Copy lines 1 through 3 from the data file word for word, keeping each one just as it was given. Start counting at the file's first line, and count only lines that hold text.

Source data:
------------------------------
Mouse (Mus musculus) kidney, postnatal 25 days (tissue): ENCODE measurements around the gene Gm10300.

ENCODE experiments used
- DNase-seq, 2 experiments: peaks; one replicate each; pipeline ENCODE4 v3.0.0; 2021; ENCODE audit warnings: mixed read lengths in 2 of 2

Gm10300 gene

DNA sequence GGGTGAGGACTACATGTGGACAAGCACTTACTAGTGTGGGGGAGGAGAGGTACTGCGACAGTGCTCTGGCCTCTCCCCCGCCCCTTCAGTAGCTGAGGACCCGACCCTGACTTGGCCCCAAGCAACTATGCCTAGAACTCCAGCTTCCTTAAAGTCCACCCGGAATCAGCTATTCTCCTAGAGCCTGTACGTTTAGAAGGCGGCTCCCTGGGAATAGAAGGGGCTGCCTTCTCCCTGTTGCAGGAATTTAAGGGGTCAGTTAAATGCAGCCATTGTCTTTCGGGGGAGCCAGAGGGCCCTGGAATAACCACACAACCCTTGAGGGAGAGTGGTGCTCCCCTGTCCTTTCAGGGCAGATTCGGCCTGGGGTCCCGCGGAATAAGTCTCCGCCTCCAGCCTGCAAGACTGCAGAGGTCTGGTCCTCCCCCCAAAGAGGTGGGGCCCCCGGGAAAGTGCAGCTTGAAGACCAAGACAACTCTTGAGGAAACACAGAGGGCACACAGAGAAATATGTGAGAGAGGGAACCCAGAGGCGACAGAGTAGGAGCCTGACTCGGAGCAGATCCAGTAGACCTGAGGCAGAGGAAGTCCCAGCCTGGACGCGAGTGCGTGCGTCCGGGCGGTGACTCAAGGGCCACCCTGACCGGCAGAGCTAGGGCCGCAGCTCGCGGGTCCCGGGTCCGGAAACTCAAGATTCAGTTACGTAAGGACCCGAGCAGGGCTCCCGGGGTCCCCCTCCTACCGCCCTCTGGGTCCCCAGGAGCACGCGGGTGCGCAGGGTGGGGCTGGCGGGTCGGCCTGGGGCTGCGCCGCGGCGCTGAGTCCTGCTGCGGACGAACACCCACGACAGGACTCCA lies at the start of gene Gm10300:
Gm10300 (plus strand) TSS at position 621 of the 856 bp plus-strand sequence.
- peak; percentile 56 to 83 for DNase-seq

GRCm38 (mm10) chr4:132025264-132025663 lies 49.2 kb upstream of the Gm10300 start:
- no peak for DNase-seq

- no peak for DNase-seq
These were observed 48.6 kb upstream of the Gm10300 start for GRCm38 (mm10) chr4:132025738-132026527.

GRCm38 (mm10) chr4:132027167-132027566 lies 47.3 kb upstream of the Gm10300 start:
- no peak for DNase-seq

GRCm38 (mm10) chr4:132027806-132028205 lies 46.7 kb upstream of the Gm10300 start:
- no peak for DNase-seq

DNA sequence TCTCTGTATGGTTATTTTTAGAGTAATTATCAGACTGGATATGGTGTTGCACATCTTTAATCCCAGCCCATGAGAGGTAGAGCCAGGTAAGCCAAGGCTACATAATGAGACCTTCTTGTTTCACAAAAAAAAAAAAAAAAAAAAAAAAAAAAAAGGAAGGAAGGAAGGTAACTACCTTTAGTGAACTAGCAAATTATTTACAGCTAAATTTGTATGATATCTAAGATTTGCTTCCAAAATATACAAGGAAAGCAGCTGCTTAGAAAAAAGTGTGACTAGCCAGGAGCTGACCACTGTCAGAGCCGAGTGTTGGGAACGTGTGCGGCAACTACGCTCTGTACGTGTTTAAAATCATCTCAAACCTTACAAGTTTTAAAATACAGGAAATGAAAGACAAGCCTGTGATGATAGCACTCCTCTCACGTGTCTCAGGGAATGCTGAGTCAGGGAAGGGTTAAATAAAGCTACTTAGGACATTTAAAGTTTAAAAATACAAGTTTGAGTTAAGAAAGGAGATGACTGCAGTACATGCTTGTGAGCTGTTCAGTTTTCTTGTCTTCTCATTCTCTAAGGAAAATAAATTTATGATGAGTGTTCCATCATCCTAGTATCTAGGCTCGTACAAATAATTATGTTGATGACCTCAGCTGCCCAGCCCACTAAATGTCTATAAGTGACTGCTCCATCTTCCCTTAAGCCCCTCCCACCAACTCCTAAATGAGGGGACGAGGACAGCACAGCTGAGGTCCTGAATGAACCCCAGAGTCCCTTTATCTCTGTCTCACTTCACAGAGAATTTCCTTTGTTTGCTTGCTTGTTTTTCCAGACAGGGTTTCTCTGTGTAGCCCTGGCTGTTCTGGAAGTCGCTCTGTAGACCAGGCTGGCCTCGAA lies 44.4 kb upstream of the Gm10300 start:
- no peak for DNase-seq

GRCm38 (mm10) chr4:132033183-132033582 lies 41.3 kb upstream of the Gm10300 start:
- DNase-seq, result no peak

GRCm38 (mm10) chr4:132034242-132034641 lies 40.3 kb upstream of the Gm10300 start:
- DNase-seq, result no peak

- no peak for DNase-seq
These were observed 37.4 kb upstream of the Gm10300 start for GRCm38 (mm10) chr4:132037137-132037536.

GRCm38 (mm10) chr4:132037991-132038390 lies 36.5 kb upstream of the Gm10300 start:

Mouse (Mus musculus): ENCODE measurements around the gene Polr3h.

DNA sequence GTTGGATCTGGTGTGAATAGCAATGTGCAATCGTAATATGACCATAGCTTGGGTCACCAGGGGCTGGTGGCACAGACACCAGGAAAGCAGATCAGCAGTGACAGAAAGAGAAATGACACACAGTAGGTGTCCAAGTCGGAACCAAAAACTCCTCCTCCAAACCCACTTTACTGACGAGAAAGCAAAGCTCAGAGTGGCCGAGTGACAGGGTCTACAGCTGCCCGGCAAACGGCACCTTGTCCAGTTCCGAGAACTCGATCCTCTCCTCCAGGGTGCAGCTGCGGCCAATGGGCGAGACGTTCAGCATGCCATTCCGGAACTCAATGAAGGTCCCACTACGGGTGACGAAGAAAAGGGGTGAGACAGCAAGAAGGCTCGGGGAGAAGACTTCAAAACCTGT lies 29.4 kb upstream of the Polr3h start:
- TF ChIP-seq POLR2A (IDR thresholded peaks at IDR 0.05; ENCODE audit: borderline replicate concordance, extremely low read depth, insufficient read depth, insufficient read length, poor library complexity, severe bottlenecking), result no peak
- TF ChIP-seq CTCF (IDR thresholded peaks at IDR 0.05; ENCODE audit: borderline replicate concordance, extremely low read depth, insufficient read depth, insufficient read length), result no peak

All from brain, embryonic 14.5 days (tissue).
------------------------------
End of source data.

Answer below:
Mouse (Mus musculus) kidney, postnatal 25 days (tissue): ENCODE measurements around the gene Gm10300.

ENCODE experiments used
- DNase-seq, 2 experiments: peaks; one replicate each; pipeline ENCODE4 v3.0.0; 2021; ENCODE audit warnings: mixed read lengths in 2 of 2